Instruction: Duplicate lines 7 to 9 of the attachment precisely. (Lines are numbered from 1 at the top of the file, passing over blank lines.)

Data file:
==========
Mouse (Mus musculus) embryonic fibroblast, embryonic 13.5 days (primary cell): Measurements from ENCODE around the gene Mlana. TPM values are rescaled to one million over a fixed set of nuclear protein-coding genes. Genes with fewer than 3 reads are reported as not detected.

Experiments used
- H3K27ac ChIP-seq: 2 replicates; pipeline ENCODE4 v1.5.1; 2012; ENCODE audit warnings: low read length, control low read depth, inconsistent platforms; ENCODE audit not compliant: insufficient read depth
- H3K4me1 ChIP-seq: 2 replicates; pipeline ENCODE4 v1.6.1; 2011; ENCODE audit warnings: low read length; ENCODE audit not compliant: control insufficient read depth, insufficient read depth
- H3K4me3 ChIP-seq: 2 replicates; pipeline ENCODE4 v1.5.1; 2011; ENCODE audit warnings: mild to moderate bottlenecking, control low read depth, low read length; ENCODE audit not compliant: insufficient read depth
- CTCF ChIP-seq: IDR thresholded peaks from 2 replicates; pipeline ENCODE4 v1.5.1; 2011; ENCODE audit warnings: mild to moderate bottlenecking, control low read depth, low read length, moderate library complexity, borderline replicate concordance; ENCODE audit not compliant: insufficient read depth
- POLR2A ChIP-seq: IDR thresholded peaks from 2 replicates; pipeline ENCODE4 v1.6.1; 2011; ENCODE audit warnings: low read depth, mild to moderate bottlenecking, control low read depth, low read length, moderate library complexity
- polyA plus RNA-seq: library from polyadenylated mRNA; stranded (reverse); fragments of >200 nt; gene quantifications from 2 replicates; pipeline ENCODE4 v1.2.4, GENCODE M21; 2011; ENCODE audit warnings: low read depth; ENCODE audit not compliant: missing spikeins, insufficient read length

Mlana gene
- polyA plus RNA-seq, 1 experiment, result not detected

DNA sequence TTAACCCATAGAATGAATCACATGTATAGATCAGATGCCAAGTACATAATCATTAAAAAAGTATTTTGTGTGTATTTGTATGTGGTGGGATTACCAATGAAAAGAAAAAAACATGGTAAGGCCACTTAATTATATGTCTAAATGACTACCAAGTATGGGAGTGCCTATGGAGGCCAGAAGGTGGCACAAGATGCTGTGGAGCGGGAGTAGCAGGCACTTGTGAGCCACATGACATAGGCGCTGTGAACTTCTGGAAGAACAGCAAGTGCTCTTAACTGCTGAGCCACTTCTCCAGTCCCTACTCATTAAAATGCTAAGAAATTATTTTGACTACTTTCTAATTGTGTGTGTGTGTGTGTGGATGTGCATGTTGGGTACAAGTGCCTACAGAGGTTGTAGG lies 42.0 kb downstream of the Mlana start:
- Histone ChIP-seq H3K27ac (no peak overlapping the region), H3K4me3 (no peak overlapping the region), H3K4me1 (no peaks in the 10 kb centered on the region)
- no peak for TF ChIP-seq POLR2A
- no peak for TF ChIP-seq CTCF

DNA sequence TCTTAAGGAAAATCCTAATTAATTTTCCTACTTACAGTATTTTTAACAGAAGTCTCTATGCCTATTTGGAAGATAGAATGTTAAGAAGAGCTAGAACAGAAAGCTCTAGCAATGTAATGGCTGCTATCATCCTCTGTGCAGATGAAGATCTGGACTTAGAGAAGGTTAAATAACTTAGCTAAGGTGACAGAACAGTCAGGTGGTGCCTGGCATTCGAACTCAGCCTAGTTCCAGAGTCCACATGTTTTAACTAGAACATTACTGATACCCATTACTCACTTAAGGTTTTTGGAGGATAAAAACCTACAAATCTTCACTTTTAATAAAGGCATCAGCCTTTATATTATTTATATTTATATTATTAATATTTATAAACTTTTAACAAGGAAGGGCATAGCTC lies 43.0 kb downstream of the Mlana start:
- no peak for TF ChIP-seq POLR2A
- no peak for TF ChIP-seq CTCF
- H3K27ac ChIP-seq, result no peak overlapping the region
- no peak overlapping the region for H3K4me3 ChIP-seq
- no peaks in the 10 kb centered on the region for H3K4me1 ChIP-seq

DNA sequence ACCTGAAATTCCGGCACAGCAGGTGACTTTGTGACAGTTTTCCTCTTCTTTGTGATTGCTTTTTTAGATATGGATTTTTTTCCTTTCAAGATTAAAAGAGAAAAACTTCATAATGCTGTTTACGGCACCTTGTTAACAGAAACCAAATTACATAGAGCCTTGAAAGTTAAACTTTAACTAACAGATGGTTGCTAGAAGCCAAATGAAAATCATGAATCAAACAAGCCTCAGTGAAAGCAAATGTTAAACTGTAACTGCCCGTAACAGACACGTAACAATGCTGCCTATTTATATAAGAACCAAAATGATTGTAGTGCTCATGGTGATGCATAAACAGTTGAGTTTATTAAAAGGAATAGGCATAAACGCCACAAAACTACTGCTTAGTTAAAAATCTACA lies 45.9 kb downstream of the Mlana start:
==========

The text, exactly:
- POLR2A ChIP-seq: IDR thresholded peaks from 2 replicates; pipeline ENCODE4 v1.6.1; 2011; ENCODE audit warnings: low read depth, mild to moderate bottlenecking, control low read depth, low read length, moderate library complexity
- polyA plus RNA-seq: library from polyadenylated mRNA; stranded (reverse); fragments of >200 nt; gene quantifications from 2 replicates; pipeline ENCODE4 v1.2.4, GENCODE M21; 2011; ENCODE audit warnings: low read depth; ENCODE audit not compliant: missing spikeins, insufficient read length

Mlana gene